12. Xue H, Han Y, Li Y, Wang G, Feng L, Fan Z, et al. Spatial distribution of light interception by different plant population densities and its relationship with yield. Field Crops Research. 2015;184:17–27. doi: 10.1016/j.fcr.2015.09.004

13. Tsimba R, Edmeades GO, Millner JP, Kemp PD. The effect of planting date on maize grain yields and yield components. Field Crops Research. 2013;150:135–44. doi: 10.1016/j.fcr.2013.05.028

14. Wang C, Wang D, Li M, Ruan M, S. Canopy Structure and Radiation Interception of Cotton Grown under High Density Condition in Northern Xinjiang. Cotton Science, 2006;18(4):223–227. doi: 10.3969/j.issn.1002-7807.2006.04.007

15. Dong H, Li W, Tang W, Li Z, Zhang D, Niu Y. Yield, quality and leaf senescence of cotton grown at varying planting dates and plant densities in the Yellow River Valley of China. Field Crops Research. 2006;98(2–3):106–15. doi: 10.1016/j.fcr.2005.12.008

16. Kaggwa-Asiimwe R, Andrade-Sanchez P, Wang G. Plant architecture influences growth and yield response of upland cotton to population density. Field Crops Research. 2013;145:52–9. doi: 10.1016/j.fcr.2013.02.005

17. Giuliani R, Magnanini E, Fragassa C, Nerozzi F. Ground monitoring the light–shadow windows of a tree canopy to yield canopy light interception and morphological traits. Plant, Cell and Environment. 2000; 23: 783–796. doi: 10.1046/j.1365-3040.2000.00600.x

18. Mariscal M, Orgaz F, Villalobos F. Modelling and measurement of radiation interception by olive canopies. Agricultural and Forest Meteorology. 2000;100:183–197. doi: 10.1016/s0168-1923(99)00137-9

19. Galanopoulou-Sendouka S, Sficas A, Fotiadis N, Gagianas A., Gerakis P. Effect of population density, planting date, and genotype on plant growth and development of cotton. Agronomy Journal.1980; 72(2):347. doi: 10.2134/agronj1980.00021962007200020022x

20. Tetio-Kagho F, Gardner F. Responses of maize to plant population density. I. Canopy development, light relationships, and vegetative growth. 1988; 80(6):930. doi: 10.2134/agronj1988.00021962008000060018x

21. Begna S, Hamilton R, Dwver L., Stewart D, Smith D. Effects of population density and planting pattern on the yield and yield components of leafy reduced-stature maize in a short-season area. Agronomy & Crop Science 1997;179: 9–17. doi: 10.1111/j.1439-037X.1997.tb01142.x

22. Sarlikioti V, de Visser PH, Marcelis LF. Exploring the spatial distribution of light interception and photosynthesis of canopies by means of a functional-structural plant model. Ann Bot. 2011;107(5):875–83. Epub 2011/03/01. doi: 10.1093/aob/mcr006 21355008; PubMed Central PMCID: PMC3077986.

23. Mao L, Zhang L, Zhao X, Liu S, van der Werf W, Zhang S, et al. Crop growth, light utilization and yield of relay intercropped cotton as affected by plant density and a plant growth regulator. Field Crops Research. 2014;155:67–76. doi: 10.1016/j.fcr.2013.09.021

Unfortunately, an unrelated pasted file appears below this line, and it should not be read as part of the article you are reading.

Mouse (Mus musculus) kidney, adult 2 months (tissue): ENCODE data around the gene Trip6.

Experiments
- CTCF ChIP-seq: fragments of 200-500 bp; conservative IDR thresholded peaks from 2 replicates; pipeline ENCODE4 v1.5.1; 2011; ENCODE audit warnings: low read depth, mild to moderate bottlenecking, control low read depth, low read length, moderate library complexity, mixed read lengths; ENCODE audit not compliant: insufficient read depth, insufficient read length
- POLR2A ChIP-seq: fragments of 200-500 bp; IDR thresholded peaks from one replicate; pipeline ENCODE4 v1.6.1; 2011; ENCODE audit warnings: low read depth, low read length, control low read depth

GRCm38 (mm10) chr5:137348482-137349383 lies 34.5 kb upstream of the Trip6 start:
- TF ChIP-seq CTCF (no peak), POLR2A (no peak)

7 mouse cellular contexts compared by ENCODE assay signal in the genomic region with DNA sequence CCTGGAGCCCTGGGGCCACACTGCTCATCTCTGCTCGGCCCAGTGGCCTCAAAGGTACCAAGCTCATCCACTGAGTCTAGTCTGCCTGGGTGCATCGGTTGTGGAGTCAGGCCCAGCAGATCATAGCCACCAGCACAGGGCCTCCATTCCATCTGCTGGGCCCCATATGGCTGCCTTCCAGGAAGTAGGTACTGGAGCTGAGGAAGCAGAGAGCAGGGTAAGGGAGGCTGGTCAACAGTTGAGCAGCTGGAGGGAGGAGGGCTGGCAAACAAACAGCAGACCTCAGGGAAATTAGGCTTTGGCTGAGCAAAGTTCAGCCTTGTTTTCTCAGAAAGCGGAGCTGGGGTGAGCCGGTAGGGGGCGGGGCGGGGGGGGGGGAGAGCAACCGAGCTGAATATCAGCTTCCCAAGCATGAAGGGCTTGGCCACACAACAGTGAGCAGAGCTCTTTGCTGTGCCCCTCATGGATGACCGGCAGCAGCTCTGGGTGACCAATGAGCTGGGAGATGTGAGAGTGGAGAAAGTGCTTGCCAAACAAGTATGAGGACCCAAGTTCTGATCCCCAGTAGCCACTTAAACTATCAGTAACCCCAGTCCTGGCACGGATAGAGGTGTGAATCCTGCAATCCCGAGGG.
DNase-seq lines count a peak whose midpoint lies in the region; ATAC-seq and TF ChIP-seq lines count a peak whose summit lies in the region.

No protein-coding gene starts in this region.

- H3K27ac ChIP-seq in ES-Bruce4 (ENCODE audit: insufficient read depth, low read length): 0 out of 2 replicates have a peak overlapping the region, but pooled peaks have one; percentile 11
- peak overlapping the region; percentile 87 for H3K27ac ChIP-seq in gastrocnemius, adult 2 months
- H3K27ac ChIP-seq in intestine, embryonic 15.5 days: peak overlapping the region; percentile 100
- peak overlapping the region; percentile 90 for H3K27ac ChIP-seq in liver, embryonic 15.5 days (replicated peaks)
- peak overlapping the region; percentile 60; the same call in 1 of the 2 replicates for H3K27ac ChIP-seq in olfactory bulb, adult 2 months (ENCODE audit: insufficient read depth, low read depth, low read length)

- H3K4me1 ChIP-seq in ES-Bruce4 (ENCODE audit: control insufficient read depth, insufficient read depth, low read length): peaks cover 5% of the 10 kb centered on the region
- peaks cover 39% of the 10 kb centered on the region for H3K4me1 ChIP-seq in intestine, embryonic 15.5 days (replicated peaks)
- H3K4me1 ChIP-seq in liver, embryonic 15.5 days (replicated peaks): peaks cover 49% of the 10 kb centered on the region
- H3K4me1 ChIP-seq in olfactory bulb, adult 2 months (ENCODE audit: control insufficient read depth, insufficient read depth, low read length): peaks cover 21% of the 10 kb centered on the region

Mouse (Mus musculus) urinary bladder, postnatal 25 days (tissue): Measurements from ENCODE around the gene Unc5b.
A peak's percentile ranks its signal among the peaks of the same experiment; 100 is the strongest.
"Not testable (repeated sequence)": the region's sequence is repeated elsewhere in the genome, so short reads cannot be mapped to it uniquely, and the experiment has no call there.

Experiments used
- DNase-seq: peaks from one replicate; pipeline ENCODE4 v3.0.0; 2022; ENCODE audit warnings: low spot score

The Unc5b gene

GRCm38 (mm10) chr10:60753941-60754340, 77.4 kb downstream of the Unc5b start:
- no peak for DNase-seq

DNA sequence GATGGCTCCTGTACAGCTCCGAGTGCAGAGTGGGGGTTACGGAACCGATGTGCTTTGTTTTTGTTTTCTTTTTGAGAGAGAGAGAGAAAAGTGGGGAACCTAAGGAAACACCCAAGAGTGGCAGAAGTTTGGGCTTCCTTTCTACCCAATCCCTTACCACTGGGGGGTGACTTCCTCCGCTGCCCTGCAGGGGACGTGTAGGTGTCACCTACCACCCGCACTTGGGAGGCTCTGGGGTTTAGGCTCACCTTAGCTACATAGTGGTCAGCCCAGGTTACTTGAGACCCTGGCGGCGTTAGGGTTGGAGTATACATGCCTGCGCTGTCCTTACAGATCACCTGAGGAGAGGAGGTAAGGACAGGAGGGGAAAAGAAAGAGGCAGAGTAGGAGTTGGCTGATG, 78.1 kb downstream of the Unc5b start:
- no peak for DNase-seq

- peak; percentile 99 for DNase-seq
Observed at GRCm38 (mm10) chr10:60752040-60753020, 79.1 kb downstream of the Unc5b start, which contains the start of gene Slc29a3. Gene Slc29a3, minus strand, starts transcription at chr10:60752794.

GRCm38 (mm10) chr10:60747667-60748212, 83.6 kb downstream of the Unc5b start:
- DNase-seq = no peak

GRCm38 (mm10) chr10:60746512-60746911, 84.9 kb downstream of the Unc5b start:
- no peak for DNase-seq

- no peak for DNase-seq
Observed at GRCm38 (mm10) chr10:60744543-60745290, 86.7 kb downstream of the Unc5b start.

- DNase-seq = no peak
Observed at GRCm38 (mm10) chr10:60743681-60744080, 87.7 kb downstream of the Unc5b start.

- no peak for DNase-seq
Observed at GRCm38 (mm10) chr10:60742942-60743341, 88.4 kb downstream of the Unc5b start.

24. Liu T, Gu L, Dong S, Zhang J, Liu P, Zhao B. Optimum leaf removal increases canopy apparent photosynthesis, 13C-photosynthate distribution and grain yield of maize crops grown at high density. Field Crops Research. 2015;170:32–9. doi: 10.1016/j.fcr.2014.09.015

25. Srinivasan V, Kumar P, Long SP. Decreasing, not increasing, leaf area will raise crop yields under global atmospheric change. Glob Chang Biol. 2017;23(4):1626–35. Epub 2016/11/20. doi: 10.1111/gcb.13526 27860122; PubMed Central PMCID: PMC5347850.

26. Xu W, Liu C, Wang K, Xie R, Ming B, Wang Y, et al. Adjusting maize plant density to different climatic conditions across a large longitudinal distance in China. Field Crops Research. 2017;212:126–34. doi: 10.1016/j.fcr.2017.05.006

27. Flans F, Kiniry J, Board J, Westagte M, Reicosky D. Row spacing effects on light extinction coefficients of corn, sorghum, soybean and sunflower. Agronomy Journal, 1996; 88(2). 185. doi: 10.2134/agronj1996.00021962008800020011x

28. Maddonni G, Otegui M, Cirilo A. Plant population density: row spacing and hybrid effects on maize canopy architecture and light attenuation.Field Crops Research, 2001;71(3):183–193 doi: 10.1016/s0378-4290(01)00158-7

29. Chenu K, Franck N, Dauzat J, Barczi J, Rey H., Lecoeur J. Integrated responses of rosette organogenesis, morphogenesis and architecture to reduced incident light in Arabidopsis thaliana results in higher efficiency of light interception. Functional Plant Biology. 2005; 32(12): 1123–1134. doi: 10.1071/FP05091

30. Escobar-Gutiérrez AJ, Combes D, Rakocevic M, de Berranger C, Eprinchard-Ciesla A, Sinoquet H, et al. Functional relationships to estimate Morphogenetically Active Radiation (MAR) from PAR and solar broadband irradiance measurements: The case of a sorghum crop. Agricultural and Forest Meteorology. 2009;149(8):1244–53. doi: 10.1016/j.agrformet.2009.02.011

31. Clover GRG, Jaggard KW, Smith HG, Azam-Ali SN. The use of radiation interception and transpiration to predict the yield of healthy, droughted and virus-infected sugar beet. The Journal of Agricultural Science. 2001;136(2):169–78. doi: 10.1017/s002185960100853x